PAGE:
Friday, May 27, 2016

Recreational boating fatalities decreasing

This video was made for AV-OG-TIL a Norwegian NGO,
working to reduce the harmful effects of alcohol.
The aim is to raise awareness around the dangers of intoxication while operating a boat, when pregnant or together with children.
Docking is an art form best practiced sober.

From Maritime Executive

May 21 – 27 was North American Safe Boating Awareness Week

The U.S. Coast Guard released its 2015 Recreational Boating Statistics report last Tuesday, revealing that boating fatalities nationwide that year totaled 626, the third-lowest number of yearly boating fatalities on record.

From 2014 to 2015,
  • injuries decreased from 2,678 to 2,613, a 2.4 percent decrease;
  • deaths increased from 610 to 626, a 2.6 percent increase;
  • and the total number of accidents increased from 4,064 to 4,158, a 2.3 percent increase.

 About the importance of wearing a life jacket :
The National Safe Boating Council created a new public service announcement campaign, “Silly Humans,” featuring Shaw Grigsby, Bassmaster Elite Series Angler and host of “One More Cast” on The Sportsman Channel.
This light-hearted campaign follows two fish who think they are smarter than some humans, but they are no match for an accomplished angler who boats responsibly and wears a life jacket.
“If you’re not a fish, you’ve got to wear your life jacket,” reminds Grigsby.

The report also shows that in 2015:
  • The fatality rate of 5.3 deaths per 100,000 registered recreational vessels reflected a 1.9 percent increase from the previous year's rate of 5.2 deaths per 100,000 registered recreational vessels.
  • Twenty-two children under age 13 died while boating that year. Twelve children (55 percent) died from drowning. Two children (17 percent) of those who drowned were wearing a life jacket; half of the remaining 10 children who were not wearing a life jacket were not required to do so under state law.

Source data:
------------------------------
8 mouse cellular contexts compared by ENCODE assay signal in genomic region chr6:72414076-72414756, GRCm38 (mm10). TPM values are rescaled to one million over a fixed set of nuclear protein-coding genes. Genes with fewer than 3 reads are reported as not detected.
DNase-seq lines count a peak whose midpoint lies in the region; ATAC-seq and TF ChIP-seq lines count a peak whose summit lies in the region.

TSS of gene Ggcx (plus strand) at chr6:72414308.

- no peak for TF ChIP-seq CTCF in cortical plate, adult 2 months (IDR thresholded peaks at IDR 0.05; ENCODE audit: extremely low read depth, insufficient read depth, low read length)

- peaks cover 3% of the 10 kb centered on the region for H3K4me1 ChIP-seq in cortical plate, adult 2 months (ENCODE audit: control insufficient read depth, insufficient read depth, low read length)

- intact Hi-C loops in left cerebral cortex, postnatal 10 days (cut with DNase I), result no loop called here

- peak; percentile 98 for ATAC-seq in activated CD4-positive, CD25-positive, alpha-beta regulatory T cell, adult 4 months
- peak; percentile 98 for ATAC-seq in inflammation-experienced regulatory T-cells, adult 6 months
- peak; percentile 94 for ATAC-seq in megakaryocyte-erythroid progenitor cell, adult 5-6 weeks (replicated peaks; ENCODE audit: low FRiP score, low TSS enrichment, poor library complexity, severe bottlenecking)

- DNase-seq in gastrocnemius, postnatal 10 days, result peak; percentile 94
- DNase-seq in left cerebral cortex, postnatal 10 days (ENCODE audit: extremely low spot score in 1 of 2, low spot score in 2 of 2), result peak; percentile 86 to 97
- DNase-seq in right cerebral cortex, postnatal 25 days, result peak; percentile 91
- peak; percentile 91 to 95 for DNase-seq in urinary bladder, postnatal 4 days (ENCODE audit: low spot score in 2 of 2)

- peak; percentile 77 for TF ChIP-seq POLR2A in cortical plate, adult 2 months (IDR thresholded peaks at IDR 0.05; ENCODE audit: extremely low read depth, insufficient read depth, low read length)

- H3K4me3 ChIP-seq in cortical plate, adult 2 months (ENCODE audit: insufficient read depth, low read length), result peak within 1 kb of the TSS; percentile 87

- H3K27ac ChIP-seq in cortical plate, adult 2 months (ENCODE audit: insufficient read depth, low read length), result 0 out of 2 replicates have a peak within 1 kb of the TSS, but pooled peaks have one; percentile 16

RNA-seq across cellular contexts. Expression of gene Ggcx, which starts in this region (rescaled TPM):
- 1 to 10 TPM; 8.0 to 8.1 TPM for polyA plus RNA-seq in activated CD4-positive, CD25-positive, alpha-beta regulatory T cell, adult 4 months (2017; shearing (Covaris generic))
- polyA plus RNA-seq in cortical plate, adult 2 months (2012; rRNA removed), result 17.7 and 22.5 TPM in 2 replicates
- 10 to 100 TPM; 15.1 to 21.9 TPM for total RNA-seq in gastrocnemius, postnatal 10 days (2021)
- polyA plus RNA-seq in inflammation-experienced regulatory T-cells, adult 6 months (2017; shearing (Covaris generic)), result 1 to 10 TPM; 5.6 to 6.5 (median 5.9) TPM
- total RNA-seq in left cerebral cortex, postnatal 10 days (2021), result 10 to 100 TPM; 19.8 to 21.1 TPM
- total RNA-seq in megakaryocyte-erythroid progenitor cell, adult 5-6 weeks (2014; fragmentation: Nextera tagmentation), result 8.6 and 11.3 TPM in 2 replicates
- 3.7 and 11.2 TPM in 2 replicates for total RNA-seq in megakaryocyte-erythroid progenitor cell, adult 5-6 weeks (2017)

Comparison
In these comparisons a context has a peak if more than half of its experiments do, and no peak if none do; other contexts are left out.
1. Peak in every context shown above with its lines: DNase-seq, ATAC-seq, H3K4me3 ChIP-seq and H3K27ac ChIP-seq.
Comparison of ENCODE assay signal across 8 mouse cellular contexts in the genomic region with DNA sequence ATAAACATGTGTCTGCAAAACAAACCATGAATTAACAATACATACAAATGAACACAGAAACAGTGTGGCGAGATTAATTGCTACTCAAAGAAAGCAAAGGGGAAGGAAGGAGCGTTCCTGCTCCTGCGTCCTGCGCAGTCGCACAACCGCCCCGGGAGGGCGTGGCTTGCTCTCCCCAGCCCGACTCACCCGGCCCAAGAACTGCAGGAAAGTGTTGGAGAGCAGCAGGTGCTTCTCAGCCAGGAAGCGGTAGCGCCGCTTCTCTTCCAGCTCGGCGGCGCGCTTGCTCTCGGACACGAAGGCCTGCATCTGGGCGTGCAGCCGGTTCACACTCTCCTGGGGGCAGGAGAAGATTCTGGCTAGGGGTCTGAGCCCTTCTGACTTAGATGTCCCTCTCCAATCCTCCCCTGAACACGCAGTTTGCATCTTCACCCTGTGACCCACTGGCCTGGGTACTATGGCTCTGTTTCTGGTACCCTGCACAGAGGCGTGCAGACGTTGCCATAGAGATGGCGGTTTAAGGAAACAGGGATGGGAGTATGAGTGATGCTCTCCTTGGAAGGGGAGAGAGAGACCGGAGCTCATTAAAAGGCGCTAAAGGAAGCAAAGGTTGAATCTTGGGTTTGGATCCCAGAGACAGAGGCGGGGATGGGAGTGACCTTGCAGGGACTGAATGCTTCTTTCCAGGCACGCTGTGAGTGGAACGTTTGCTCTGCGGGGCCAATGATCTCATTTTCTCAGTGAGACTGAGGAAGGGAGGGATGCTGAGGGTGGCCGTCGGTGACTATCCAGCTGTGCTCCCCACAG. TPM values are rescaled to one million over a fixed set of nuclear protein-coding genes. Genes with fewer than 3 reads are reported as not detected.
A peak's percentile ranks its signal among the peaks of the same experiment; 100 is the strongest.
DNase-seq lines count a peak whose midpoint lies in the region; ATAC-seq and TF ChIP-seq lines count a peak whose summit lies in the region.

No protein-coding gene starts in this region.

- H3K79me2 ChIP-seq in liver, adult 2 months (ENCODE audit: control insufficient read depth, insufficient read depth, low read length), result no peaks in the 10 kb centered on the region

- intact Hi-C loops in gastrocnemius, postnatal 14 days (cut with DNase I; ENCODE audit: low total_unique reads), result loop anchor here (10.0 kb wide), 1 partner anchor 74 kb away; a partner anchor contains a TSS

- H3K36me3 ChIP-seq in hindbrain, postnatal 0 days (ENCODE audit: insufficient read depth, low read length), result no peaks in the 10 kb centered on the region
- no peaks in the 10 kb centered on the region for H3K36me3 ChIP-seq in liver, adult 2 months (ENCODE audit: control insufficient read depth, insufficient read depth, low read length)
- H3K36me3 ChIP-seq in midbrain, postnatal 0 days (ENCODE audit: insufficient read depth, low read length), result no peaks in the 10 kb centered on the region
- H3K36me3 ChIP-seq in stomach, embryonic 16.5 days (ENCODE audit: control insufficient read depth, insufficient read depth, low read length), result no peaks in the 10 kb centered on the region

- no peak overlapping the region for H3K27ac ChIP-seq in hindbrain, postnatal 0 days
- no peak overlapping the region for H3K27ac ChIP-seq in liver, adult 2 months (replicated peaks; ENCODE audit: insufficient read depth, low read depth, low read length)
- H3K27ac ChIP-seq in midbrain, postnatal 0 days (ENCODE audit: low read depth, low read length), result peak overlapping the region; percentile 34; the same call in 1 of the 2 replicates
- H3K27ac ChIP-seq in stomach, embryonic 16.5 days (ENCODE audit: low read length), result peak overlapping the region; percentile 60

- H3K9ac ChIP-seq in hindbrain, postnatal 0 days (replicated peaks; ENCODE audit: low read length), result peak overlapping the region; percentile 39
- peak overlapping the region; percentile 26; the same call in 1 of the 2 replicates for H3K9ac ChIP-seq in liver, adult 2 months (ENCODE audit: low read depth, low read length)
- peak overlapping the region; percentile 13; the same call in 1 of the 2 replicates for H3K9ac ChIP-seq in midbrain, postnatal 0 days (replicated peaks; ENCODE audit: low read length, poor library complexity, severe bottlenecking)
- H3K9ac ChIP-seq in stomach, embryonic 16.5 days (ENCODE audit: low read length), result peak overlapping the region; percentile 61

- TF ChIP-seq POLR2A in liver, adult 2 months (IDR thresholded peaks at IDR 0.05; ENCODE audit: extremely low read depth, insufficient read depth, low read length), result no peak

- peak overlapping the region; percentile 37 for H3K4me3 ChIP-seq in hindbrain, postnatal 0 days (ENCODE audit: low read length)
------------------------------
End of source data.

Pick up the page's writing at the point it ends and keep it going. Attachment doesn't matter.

• Property damage totaled approximately $42 million.
  • Alcohol was the leading known contributing factor in fatal boating accidents and was listed as the leading factor in 17 percent of deaths.
  • Operator inattention, operator inexperience, improper lookout, machinery failure and excessive speed ranked as the top five primary contributing factors in accidents.
You rock !
Where the cause of death was known, 76 percent of fatal boating accident victims drowned; of those drowning victims, 85 percent were not wearing a life jacket.
Where boating instruction was known, 71 percent of deaths occurred on vessels where the operator had not received boating safety instruction.
The most common types of vessels involved in reported accidents were open motorboats, personal watercraft and cabin motorboats.
The vessel types with the highest number of fatalities were on open motorboats, kayaks and canoes.


The Coast Guard reminds all boaters to boat responsibly while on the water: wear a life jacket, take a boating safety course, attach your engine cut-off switch, get a free vessel safety check and avoid alcohol or other impairing substance consumption.

The Coast Guard also encourages the use of the safe boating application available on most smart phones.
The phone application can help boaters request safe boating information, request safety checks, file a float plan, review navigation rules, report hazards or pollution and request emergency situation. Although the safe boating application is a great tool, it is still recommended to have a marine VHF-FM radio installed on your boat or carry a handheld version.
Calling on VHF-FM radio is the most reliable way to call for help in case of an emergency.

No comments:

Post a Comment